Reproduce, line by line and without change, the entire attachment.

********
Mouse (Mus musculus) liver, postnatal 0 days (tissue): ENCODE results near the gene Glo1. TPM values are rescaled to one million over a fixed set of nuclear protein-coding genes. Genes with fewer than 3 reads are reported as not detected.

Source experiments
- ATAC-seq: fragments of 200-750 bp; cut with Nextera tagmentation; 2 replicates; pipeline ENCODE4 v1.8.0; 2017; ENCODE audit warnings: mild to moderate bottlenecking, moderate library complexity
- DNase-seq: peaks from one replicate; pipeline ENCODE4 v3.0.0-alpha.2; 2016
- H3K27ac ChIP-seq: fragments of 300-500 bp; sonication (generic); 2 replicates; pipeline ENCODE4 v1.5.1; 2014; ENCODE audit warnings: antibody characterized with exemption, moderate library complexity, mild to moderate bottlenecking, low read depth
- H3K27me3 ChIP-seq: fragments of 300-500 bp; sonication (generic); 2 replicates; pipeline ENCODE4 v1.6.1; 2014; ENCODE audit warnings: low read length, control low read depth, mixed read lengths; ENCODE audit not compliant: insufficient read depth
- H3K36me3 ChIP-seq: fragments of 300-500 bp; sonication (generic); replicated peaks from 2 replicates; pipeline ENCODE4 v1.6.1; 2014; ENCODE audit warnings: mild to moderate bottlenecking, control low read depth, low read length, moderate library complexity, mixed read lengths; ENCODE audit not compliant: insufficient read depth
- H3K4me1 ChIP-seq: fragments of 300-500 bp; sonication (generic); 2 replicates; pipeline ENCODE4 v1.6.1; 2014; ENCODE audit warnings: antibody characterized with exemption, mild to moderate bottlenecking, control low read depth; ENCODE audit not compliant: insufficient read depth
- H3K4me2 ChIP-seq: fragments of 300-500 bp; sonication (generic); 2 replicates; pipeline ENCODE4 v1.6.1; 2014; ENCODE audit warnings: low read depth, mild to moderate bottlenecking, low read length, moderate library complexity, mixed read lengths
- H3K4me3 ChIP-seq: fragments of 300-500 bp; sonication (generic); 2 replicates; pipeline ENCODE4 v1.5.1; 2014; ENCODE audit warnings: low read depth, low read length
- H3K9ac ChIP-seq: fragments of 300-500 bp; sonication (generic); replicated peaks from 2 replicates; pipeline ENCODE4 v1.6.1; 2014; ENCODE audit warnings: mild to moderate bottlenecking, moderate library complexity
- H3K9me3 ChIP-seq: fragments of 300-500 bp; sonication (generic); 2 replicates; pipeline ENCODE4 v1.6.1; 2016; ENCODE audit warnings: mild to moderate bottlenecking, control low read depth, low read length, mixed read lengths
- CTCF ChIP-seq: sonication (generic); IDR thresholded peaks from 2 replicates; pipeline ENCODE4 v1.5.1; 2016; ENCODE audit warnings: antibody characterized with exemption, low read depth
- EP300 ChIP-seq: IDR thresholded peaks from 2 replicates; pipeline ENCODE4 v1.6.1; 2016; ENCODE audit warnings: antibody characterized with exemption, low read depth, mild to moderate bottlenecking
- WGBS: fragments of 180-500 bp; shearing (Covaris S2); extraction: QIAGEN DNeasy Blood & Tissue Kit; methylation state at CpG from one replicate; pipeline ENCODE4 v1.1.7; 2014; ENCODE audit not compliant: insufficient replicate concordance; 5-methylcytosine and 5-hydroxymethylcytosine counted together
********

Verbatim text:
Mouse (Mus musculus) liver, postnatal 0 days (tissue): ENCODE results near the gene Glo1. TPM values are rescaled to one million over a fixed set of nuclear protein-coding genes. Genes with fewer than 3 reads are reported as not detected.

Source experiments
- ATAC-seq: fragments of 200-750 bp; cut with Nextera tagmentation; 2 replicates; pipeline ENCODE4 v1.8.0; 2017; ENCODE audit warnings: mild to moderate bottlenecking, moderate library complexity
- DNase-seq: peaks from one replicate; pipeline ENCODE4 v3.0.0-alpha.2; 2016
- H3K27ac ChIP-seq: fragments of 300-500 bp; sonication (generic); 2 replicates; pipeline ENCODE4 v1.5.1; 2014; ENCODE audit warnings: antibody characterized with exemption, moderate library complexity, mild to moderate bottlenecking, low read depth
- H3K27me3 ChIP-seq: fragments of 300-500 bp; sonication (generic); 2 replicates; pipeline ENCODE4 v1.6.1; 2014; ENCODE audit warnings: low read length, control low read depth, mixed read lengths; ENCODE audit not compliant: insufficient read depth
- H3K36me3 ChIP-seq: fragments of 300-500 bp; sonication (generic); replicated peaks from 2 replicates; pipeline ENCODE4 v1.6.1; 2014; ENCODE audit warnings: mild to moderate bottlenecking, control low read depth, low read length, moderate library complexity, mixed read lengths; ENCODE audit not compliant: insufficient read depth
- H3K4me1 ChIP-seq: fragments of 300-500 bp; sonication (generic); 2 replicates; pipeline ENCODE4 v1.6.1; 2014; ENCODE audit warnings: antibody characterized with exemption, mild to moderate bottlenecking, control low read depth; ENCODE audit not compliant: insufficient read depth
- H3K4me2 ChIP-seq: fragments of 300-500 bp; sonication (generic); 2 replicates; pipeline ENCODE4 v1.6.1; 2014; ENCODE audit warnings: low read depth, mild to moderate bottlenecking, low read length, moderate library complexity, mixed read lengths
- H3K4me3 ChIP-seq: fragments of 300-500 bp; sonication (generic); 2 replicates; pipeline ENCODE4 v1.5.1; 2014; ENCODE audit warnings: low read depth, low read length
- H3K9ac ChIP-seq: fragments of 300-500 bp; sonication (generic); replicated peaks from 2 replicates; pipeline ENCODE4 v1.6.1; 2014; ENCODE audit warnings: mild to moderate bottlenecking, moderate library complexity
- H3K9me3 ChIP-seq: fragments of 300-500 bp; sonication (generic); 2 replicates; pipeline ENCODE4 v1.6.1; 2016; ENCODE audit warnings: mild to moderate bottlenecking, control low read depth, low read length, mixed read lengths
- CTCF ChIP-seq: sonication (generic); IDR thresholded peaks from 2 replicates; pipeline ENCODE4 v1.5.1; 2016; ENCODE audit warnings: antibody characterized with exemption, low read depth
- EP300 ChIP-seq: IDR thresholded peaks from 2 replicates; pipeline ENCODE4 v1.6.1; 2016; ENCODE audit warnings: antibody characterized with exemption, low read depth, mild to moderate bottlenecking
- WGBS: fragments of 180-500 bp; shearing (Covaris S2); extraction: QIAGEN DNeasy Blood & Tissue Kit; methylation state at CpG from one replicate; pipeline ENCODE4 v1.1.7; 2014; ENCODE audit not compliant: insufficient replicate concordance; 5-methylcytosine and 5-hydroxymethylcytosine counted together